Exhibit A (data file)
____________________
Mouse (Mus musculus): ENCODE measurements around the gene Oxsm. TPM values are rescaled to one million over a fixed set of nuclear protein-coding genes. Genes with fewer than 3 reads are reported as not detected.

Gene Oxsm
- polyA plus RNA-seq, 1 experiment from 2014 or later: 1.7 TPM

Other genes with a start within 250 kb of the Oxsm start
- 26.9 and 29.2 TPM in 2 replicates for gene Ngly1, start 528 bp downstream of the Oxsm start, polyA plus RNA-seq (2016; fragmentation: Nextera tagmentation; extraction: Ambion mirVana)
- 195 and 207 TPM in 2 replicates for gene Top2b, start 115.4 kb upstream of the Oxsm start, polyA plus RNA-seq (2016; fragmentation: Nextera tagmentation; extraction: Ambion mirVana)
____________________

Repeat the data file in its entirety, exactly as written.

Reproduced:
Mouse (Mus musculus): ENCODE measurements around the gene Oxsm. TPM values are rescaled to one million over a fixed set of nuclear protein-coding genes. Genes with fewer than 3 reads are reported as not detected.

Gene Oxsm
- polyA plus RNA-seq, 1 experiment from 2014 or later: 1.7 TPM

Other genes with a start within 250 kb of the Oxsm start
- 26.9 and 29.2 TPM in 2 replicates for gene Ngly1, start 528 bp downstream of the Oxsm start, polyA plus RNA-seq (2016; fragmentation: Nextera tagmentation; extraction: Ambion mirVana)
- 195 and 207 TPM in 2 replicates for gene Top2b, start 115.4 kb upstream of the Oxsm start, polyA plus RNA-seq (2016; fragmentation: Nextera tagmentation; extraction: Ambion mirVana)